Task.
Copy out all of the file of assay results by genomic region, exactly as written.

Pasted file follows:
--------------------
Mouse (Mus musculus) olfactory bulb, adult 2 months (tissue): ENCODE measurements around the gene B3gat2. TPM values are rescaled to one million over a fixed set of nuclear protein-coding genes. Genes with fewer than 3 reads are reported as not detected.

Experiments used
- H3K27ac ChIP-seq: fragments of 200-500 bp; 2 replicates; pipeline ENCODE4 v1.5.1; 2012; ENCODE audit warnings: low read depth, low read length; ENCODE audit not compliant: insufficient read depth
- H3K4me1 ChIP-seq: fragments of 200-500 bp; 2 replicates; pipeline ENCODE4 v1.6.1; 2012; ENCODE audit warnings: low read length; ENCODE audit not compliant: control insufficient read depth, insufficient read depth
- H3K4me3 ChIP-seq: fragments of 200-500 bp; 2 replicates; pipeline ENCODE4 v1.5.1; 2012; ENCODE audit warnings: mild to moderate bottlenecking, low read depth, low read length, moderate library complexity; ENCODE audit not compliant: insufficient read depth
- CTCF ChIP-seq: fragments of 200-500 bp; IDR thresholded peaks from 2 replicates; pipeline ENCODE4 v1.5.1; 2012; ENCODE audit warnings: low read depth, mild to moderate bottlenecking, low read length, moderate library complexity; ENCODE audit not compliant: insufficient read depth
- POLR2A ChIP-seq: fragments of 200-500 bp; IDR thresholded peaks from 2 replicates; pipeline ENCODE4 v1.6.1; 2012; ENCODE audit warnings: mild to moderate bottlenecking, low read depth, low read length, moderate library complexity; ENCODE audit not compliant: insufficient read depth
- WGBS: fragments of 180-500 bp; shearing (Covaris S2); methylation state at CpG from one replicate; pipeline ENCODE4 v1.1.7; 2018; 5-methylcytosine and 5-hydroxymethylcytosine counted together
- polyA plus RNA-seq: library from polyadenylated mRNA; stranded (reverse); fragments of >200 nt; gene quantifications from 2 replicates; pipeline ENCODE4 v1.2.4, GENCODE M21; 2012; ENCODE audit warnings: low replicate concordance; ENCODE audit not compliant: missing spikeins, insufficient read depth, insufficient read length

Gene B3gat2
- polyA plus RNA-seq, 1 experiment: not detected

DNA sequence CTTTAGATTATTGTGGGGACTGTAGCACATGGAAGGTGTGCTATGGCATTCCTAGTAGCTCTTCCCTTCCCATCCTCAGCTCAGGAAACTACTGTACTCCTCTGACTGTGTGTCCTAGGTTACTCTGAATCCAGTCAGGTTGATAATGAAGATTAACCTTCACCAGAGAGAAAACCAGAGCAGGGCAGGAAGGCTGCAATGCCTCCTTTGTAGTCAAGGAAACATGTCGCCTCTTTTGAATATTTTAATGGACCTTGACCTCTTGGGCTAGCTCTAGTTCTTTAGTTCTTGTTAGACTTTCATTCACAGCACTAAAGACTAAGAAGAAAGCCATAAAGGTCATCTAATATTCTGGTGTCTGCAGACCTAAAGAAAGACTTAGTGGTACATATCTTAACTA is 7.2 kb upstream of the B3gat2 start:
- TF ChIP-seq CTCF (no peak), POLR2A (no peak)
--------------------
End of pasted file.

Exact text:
Mouse (Mus musculus) olfactory bulb, adult 2 months (tissue): ENCODE measurements around the gene B3gat2. TPM values are rescaled to one million over a fixed set of nuclear protein-coding genes. Genes with fewer than 3 reads are reported as not detected.

Experiments used
- H3K27ac ChIP-seq: fragments of 200-500 bp; 2 replicates; pipeline ENCODE4 v1.5.1; 2012; ENCODE audit warnings: low read depth, low read length; ENCODE audit not compliant: insufficient read depth
- H3K4me1 ChIP-seq: fragments of 200-500 bp; 2 replicates; pipeline ENCODE4 v1.6.1; 2012; ENCODE audit warnings: low read length; ENCODE audit not compliant: control insufficient read depth, insufficient read depth
- H3K4me3 ChIP-seq: fragments of 200-500 bp; 2 replicates; pipeline ENCODE4 v1.5.1; 2012; ENCODE audit warnings: mild to moderate bottlenecking, low read depth, low read length, moderate library complexity; ENCODE audit not compliant: insufficient read depth
- CTCF ChIP-seq: fragments of 200-500 bp; IDR thresholded peaks from 2 replicates; pipeline ENCODE4 v1.5.1; 2012; ENCODE audit warnings: low read depth, mild to moderate bottlenecking, low read length, moderate library complexity; ENCODE audit not compliant: insufficient read depth
- POLR2A ChIP-seq: fragments of 200-500 bp; IDR thresholded peaks from 2 replicates; pipeline ENCODE4 v1.6.1; 2012; ENCODE audit warnings: mild to moderate bottlenecking, low read depth, low read length, moderate library complexity; ENCODE audit not compliant: insufficient read depth
- WGBS: fragments of 180-500 bp; shearing (Covaris S2); methylation state at CpG from one replicate; pipeline ENCODE4 v1.1.7; 2018; 5-methylcytosine and 5-hydroxymethylcytosine counted together
- polyA plus RNA-seq: library from polyadenylated mRNA; stranded (reverse); fragments of >200 nt; gene quantifications from 2 replicates; pipeline ENCODE4 v1.2.4, GENCODE M21; 2012; ENCODE audit warnings: low replicate concordance; ENCODE audit not compliant: missing spikeins, insufficient read depth, insufficient read length

Gene B3gat2
- polyA plus RNA-seq, 1 experiment: not detected

DNA sequence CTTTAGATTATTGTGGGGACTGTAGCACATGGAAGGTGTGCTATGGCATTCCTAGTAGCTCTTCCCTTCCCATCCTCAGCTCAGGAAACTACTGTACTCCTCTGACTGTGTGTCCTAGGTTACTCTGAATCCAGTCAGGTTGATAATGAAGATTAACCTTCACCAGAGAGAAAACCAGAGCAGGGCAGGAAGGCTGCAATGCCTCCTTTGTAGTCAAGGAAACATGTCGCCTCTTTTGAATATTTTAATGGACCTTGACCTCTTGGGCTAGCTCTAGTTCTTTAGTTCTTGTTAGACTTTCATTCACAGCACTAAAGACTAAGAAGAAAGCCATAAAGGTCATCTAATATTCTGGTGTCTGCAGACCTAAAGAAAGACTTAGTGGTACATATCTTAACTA is 7.2 kb upstream of the B3gat2 start:
- TF ChIP-seq CTCF (no peak), POLR2A (no peak)